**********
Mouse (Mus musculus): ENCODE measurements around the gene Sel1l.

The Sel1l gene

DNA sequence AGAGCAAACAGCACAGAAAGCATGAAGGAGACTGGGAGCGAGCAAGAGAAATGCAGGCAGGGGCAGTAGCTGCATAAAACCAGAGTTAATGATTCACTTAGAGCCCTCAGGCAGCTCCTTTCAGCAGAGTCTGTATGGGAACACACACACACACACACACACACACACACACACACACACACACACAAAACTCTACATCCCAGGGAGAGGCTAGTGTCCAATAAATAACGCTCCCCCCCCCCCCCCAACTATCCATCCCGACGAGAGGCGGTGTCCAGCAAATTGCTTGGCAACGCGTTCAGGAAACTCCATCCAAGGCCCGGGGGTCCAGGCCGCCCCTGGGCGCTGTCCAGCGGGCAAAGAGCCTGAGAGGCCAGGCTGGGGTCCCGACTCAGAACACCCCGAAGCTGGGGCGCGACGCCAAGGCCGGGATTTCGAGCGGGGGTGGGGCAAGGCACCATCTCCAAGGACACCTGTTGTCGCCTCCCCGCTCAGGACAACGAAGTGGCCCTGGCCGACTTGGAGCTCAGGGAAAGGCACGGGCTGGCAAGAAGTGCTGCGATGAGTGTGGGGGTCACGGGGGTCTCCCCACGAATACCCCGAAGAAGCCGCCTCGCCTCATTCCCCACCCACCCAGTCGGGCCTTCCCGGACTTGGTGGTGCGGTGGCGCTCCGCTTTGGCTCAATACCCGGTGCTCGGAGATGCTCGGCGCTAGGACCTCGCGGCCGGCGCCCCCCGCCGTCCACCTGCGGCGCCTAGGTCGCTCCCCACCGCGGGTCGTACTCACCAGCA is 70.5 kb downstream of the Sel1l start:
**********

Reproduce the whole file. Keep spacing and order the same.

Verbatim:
Mouse (Mus musculus): ENCODE measurements around the gene Sel1l.

The Sel1l gene

DNA sequence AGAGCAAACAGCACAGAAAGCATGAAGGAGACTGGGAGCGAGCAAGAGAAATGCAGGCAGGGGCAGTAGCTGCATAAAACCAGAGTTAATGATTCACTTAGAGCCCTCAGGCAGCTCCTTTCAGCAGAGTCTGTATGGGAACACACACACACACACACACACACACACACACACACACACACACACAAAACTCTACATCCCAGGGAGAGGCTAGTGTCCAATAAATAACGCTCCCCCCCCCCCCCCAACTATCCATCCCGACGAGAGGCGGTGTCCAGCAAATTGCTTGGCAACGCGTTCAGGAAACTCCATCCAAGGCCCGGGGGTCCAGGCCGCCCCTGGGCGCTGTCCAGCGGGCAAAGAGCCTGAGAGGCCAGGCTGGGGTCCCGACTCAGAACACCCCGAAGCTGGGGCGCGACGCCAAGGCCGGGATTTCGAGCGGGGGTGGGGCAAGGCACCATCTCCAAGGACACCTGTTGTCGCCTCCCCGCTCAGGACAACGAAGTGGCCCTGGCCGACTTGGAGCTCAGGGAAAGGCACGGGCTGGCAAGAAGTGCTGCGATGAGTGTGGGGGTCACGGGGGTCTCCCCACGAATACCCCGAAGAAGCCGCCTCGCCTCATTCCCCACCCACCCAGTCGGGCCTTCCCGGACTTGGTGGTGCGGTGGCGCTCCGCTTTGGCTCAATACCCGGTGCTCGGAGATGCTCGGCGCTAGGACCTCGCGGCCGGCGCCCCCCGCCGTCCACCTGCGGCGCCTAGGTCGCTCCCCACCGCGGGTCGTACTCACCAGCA is 70.5 kb downstream of the Sel1l start: